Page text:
Operation Roboid – Map Generation.

Dungeon

 

I came up with a method for generating dungeons with rooms and corridors, and wondered if other people do it the same way.

Basically my first attempt generated a bunch of rooms, and then attempted to connect them up with corridors. This wasn’t very good, had some pathing issues and left many rooms unconnected/unreachable.

For my second attempt, I decided to do things the other way around. I started by generating a series of connected and randomly turning corridors. And then picked random locations along this path and generated rooms at those points.

The result is quite organic looking corridor/room layouts, that are always connected/reachable. I then knocked through some random walls to make extra doorways where rooms or corridors were next to each other but not actually joined. This was to create some further paths and short-cuts through the dungeon.

Here are examples of the different stages of the algorithm being applied (beginning with the same random seed value each time):

Step 1 – Long connected random twisty corridor:

Map_1

 

Step 2 – Randomise corridor section widths:

Map_2

 

Step 3 Place randomised rooms at random locations on the path:

Map_3

 

Step 4 – Knock through some random walls to make extra paths into adjacent rooms:

Map_4

 

Step 5 – Find where corridors and rooms connect, to generate doors/archways (Marked as ‘A’):

Map_5

 

Again, I’m not sure if this is how this usually done, but I found it to be an interesting experiment and thought I would share. 🙂

8 thoughts on “Operation Roboid – Map Generation.”

  1. It’s not, but it’s actually a really clever solution to get the result you actually wanted, which is often the challenge in procedural generation.

    Here’s an article on how Rogue, the granddaddy of them all, does it: http://kuoi.com/~kamikaze/GameDesign/art07_rogue_dungeon.php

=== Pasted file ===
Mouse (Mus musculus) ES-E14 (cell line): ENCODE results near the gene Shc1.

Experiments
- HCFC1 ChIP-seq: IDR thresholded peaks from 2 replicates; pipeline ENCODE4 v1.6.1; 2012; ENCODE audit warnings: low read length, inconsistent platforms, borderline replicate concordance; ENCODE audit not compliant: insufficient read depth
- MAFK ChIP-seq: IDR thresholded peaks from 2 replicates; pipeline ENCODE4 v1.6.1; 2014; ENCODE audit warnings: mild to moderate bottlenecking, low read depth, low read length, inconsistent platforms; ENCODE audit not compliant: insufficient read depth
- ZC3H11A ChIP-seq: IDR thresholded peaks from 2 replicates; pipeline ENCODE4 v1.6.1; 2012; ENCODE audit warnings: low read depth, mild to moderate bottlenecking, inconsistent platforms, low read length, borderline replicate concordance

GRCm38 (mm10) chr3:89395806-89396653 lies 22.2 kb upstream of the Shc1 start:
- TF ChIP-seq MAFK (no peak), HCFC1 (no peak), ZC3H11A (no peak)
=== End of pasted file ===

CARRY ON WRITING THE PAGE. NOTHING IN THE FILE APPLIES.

Yours look very different but still have the connected property that you wanted. I certainly haven’t seen (or remember!) every dungeon generation algorithm, but to my knowledge your method hasn’t been tried before, which surprises me because it appears to be a very elegant solution to universal connectivity.

  2. I’ve done something similer in one of my projects. What I did differently is I would skip step two, then before placing a room I would check the amount of empty spaces that the perimiter of the room would cross (the doorways). If the amount wasn’t in the desired range, the room wouldn’t be placed. Then I did some processing that removed walls to widen cooridors, remove dead ends, and generally make the map more interesting.

    I too started out trying it the other way around, and I did get garuanteed connection, but my algorithim didn’t give my the control over the amount of doorways.

    1. Another difference I caught as I just reread your post: instead of picking a point along the path to create a room at, I would pick a point anywhere in the map.

      Your idea to punch through walls to connect rooms a bit more is good. I didn’t do that, which meant a fair bit of traveling to get where you wanted to go sometimes.

      1. Cool. 🙂

        The chances of punching through walls is quite low, (8% I think) so if you have two long rooms touching, you might get a couple of door/archways made between them, rather that the whole wall partition being removed.

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